The popularity of smartphones continues to skyrocket with one in every five handsets sold in the Asia being a smartphone, starting a new war of operating systems.
Market research company GfK Asia has revealed that smartphones have registered exponential growth in Asia in the last 12 months with over 4.7 million units of smartphones worth over USD1.48 billion being sold in quarter three this year. It now occupies nearly half of the entire handset sales pie.
“GfK’s retail audit findings are showing impressive, almost three-fold increase in value of the industry when we compare sales figures from the latest quarter to the same quarter a year ago,” said Mr Gerard Tan, Regional Account Director for Telecommunications, GfK Asia Pte Ltd.
“While only 1.27 million smartphones were sold in the third quarter of last year, over 4.7 million units were sold in the same quarter this year, signifying a growth of nearly 270 percent,” he added.
The rapid rise of smartphones has also begun an operating system (OS) war among major manufacturers in Asia who are scrambling to introduce their smartphones on a more popular and user-friendly platform.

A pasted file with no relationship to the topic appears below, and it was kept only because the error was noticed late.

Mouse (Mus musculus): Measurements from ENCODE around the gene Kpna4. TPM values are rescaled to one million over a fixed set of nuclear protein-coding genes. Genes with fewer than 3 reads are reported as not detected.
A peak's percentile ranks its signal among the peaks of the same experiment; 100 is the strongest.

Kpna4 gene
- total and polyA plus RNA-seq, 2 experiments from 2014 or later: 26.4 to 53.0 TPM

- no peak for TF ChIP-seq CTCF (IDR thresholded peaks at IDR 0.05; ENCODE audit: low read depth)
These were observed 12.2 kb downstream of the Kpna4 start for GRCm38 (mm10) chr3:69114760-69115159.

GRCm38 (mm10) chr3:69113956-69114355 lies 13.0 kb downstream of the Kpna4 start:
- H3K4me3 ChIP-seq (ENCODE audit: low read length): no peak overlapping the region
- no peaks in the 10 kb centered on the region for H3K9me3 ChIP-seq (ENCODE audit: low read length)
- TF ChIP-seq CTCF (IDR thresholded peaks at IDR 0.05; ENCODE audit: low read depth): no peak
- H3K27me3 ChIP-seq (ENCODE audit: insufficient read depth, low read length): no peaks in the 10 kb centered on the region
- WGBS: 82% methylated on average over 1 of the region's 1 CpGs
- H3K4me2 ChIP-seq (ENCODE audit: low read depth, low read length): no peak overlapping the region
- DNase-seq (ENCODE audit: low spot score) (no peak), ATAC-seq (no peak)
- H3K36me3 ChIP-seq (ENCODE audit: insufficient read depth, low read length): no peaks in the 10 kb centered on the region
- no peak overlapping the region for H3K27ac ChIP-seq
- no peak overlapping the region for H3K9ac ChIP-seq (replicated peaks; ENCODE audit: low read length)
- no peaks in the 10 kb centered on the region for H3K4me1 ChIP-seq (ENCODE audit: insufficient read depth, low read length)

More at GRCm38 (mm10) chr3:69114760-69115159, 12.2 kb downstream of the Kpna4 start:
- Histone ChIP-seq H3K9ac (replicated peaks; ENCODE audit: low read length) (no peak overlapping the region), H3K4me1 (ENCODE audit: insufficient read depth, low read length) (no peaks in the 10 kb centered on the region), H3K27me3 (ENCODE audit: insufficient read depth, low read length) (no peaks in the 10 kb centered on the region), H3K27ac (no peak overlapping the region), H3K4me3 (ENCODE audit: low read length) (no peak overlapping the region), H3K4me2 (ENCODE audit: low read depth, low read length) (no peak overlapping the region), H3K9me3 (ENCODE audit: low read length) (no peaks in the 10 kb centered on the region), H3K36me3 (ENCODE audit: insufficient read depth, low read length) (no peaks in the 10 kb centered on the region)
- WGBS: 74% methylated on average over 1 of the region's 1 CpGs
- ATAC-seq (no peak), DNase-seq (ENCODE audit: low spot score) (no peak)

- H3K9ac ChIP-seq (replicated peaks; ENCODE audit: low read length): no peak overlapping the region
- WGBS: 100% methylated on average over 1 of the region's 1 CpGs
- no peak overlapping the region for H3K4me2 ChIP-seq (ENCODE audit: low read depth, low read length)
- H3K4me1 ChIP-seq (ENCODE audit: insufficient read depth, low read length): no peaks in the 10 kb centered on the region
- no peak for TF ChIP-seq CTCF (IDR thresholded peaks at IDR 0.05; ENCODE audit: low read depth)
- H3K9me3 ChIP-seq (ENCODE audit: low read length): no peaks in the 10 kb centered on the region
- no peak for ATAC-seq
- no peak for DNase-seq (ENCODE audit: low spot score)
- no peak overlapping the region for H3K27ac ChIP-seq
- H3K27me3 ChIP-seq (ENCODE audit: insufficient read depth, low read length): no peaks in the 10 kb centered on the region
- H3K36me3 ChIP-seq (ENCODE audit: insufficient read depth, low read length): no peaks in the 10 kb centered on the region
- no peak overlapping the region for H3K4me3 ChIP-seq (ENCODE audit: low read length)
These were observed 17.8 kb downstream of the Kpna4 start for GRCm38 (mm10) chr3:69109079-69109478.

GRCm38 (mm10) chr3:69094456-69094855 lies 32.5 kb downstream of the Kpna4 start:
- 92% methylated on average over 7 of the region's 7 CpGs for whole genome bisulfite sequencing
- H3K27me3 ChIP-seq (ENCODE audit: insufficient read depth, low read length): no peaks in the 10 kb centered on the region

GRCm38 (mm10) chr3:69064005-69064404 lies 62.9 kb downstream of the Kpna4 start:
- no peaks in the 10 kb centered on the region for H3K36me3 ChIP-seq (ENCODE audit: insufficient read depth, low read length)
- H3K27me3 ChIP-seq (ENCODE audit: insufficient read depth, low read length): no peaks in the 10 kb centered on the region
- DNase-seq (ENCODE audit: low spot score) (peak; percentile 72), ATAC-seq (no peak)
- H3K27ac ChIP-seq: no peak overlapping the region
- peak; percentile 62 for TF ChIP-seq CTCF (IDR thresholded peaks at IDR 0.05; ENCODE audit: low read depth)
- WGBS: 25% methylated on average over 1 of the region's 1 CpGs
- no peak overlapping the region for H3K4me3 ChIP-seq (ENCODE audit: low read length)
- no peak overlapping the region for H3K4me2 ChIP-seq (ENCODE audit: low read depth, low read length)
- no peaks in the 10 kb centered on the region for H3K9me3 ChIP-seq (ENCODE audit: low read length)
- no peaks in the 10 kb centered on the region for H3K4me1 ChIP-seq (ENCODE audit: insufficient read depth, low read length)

Symbian, previously the leading OS since the second half of last year, is facing intense competition from the Android OS, said GfK.
Symbian is the OS used by Nokia’s latest N8 smartphone, while Android is used by Samsung’s Galaxy S.
“Our Q3 report shows that Android has recently overtaken Symbian as the most popular smartphone OS in the context of Asia as a whole, in both value and unit sales. However, it is interesting to note the difference in OS trends when we look at findings in North and Southeast Asia separately,” highlighted Mr. Tan.
In Northern Asia, the smartphone OS competition is probably at its most intense as OS shares fluctuate vigorously in reaction to strategic and tactical initiatives from major manufacturers. In the Southeast Asia region however, Symbian has been the leading smartphone OS and continues its lead albeit gradually declining sales.
Since the beginning of the year, Android, RIM and iPhone OS have been enjoying gains in the smartphone segment at the expense of Symbian OS. “With the myriad of mobile operating systems available in the Asia market right now, manufacturers have to look beyond hardware to succeed in this market” concluded Mr. Tan.